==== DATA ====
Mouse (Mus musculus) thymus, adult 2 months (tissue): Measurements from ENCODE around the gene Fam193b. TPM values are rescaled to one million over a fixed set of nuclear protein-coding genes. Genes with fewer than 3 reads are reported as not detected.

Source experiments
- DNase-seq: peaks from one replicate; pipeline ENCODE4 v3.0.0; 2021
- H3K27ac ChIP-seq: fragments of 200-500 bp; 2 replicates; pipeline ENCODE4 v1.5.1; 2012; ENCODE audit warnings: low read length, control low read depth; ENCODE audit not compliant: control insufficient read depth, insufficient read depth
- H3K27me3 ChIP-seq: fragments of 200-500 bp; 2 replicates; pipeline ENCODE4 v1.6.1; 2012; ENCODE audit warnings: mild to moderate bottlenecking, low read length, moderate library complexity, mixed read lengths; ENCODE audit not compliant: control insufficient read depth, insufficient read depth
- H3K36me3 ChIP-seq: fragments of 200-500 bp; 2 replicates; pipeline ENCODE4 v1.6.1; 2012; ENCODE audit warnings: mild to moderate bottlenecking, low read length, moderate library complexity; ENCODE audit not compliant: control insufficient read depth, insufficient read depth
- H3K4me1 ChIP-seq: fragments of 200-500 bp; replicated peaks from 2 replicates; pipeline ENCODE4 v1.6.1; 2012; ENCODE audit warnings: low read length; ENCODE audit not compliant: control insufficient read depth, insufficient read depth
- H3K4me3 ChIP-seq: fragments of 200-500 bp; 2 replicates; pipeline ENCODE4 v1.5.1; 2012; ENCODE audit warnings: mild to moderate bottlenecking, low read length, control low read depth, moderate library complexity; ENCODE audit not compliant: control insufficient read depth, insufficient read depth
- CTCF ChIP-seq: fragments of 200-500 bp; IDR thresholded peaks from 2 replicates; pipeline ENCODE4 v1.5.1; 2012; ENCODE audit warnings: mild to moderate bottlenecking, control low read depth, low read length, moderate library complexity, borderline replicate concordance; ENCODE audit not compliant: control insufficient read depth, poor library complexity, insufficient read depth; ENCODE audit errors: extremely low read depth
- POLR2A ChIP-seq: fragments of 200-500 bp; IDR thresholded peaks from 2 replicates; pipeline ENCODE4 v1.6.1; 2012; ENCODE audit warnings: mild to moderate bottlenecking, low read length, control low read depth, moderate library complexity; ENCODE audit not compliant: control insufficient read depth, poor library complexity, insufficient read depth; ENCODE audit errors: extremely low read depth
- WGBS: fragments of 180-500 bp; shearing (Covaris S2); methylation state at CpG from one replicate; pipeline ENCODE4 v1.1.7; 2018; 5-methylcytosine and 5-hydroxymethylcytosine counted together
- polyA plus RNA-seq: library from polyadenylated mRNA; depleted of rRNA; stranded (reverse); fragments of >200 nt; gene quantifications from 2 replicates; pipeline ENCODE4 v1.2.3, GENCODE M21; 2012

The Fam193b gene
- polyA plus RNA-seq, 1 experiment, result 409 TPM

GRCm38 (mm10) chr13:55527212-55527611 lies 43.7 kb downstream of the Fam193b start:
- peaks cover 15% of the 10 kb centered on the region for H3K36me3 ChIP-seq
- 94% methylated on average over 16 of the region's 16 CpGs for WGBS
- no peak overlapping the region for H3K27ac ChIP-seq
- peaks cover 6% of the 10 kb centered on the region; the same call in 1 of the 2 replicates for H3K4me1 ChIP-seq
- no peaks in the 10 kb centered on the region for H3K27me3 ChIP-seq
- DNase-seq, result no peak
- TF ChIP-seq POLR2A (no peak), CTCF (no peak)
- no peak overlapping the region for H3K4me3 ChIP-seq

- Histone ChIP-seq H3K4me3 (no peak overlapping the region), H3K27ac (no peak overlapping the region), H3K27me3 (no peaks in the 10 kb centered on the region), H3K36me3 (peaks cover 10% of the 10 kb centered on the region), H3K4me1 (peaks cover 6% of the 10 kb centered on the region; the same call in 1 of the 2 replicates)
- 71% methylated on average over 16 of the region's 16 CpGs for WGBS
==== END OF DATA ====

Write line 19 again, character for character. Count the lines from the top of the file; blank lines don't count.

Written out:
- peaks cover 6% of the 10 kb centered on the region; the same call in 1 of the 2 replicates for H3K4me1 ChIP-seq